UK retail sales have unexpectedly fallen as interest rate hikes take effect

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UK retail sales unexpectedly fell in October, reinforcing the impression that a series of interest rate hikes to curb inflation are beginning to slow economic activity.

The volume of goods sold in stores and online fell 0.3 percent, the Office for National Statistics said on Friday. This follows a downwardly revised 1.1 percent decline in September, when unseasonably warm weather curbed spending on clothing.

Economists expected an increase of 0.4 percent for October. Instead, sales fell to their lowest level since February 2021, when coronavirus restrictions were in place, with retailers citing the cost of living crisis and poor weather as reasons for the poor performance. This doesn’t bode well for the “Golden Quarter”, the pre-Christmas period in which shops can generate the majority of their annual profits.

“Consumers held on to their wallets in October,” said Samantha Phillips, partner at McKinsey & Co. “Although CPI inflation continues to fall, it is a disappointing start to the golden quarter, perhaps reflecting generally low consumer sentiment.” It may also be a sign that shoppers are waiting for Black Friday deals and other festive promotions.”

The figures are the latest indication that the British economy is beginning to feel the impact of the Bank of England’s 14 consecutive interest rate hikes in its fight against inflation. Pressure on households is expected to intensify next year, when an estimated 1.6 million mortgages are expected to be refinanced at significantly higher interest rates.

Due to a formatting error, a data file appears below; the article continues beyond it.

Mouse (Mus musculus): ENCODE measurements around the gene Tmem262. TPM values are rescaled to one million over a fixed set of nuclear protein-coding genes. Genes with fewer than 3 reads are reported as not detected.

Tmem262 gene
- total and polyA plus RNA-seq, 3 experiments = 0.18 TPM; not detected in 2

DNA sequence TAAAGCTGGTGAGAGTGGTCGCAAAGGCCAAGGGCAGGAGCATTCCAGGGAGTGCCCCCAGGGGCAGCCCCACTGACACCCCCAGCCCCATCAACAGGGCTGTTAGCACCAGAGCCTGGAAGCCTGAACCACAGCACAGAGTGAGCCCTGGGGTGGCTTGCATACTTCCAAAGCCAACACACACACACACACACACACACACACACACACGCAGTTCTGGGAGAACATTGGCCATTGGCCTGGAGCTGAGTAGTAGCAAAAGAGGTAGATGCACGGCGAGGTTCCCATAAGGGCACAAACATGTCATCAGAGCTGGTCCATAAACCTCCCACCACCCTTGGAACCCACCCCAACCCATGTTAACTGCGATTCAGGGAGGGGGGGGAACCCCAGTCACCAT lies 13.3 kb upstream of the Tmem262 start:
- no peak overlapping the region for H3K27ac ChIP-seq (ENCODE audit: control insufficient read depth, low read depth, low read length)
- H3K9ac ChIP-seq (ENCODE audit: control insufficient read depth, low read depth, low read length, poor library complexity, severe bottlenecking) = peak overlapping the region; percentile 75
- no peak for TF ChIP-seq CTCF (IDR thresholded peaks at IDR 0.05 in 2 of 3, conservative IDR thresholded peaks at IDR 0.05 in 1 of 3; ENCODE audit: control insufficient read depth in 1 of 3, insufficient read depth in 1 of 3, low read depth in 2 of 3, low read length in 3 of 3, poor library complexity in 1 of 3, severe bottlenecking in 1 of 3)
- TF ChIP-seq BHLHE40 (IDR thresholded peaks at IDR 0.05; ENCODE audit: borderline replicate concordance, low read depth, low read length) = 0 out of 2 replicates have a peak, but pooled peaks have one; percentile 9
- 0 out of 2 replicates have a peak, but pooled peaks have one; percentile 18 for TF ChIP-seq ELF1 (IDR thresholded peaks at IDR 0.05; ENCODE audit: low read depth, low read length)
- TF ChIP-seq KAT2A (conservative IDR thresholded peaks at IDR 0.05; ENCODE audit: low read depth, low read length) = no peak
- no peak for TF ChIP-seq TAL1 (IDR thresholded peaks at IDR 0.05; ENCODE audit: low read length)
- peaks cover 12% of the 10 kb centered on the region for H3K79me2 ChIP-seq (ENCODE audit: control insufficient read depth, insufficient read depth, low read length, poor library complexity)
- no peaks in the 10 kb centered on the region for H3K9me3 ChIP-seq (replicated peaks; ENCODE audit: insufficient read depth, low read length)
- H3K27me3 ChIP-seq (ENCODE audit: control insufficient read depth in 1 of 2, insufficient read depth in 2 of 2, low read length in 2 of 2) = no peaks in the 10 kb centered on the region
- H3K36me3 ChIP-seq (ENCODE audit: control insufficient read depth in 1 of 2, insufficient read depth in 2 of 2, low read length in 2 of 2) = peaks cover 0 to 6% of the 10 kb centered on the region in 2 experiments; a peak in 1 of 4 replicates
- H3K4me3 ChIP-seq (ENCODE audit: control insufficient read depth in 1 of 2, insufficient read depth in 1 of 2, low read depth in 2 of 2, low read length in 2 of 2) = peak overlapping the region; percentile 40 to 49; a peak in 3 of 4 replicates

The pound fell as data fueled expectations that the BoE has ended its interest rate hikes and could cut rates as early as May. The currency traded as much as 0.3 percent weaker at $1.2380, marking its third day of losses against the greenback.

As living standards improve and inflation falls below the pace of wage growth, higher mortgage rates continue to put pressure on family budgets. There are concerns that consumer reluctance could tip the economy into recession next year.

All retail sectors saw a fall in sales last month, except for bricks-and-mortar retail and “other stores,” which include everything from pharmacies to bookstores, the ONS said.

The biggest declines were in sales of household goods and auto fuel. The decline in food sales was attributed to consumers prioritizing essential goods over discretionary spending. Sales excluding fuel fell by 0.1 percent.

Some economists remained optimistic, saying falling inflation and strong wage growth would support consumer spending.

“Looking forward, we expect a recovery in real incomes to lead to a recovery in retail sales,” said Gabriella Dickens of Pantheon Macroeconomics. “The average weekly wage is likely to rise faster than the CPI, which will be held back by negligible increases in the price of goods.”

The numbers showed the impact of the surge in inflation. Total sales were 16.9 percent higher in value terms than in February 2020, before the pandemic struck, but volumes fell 3.1 percent.

By Lucy White

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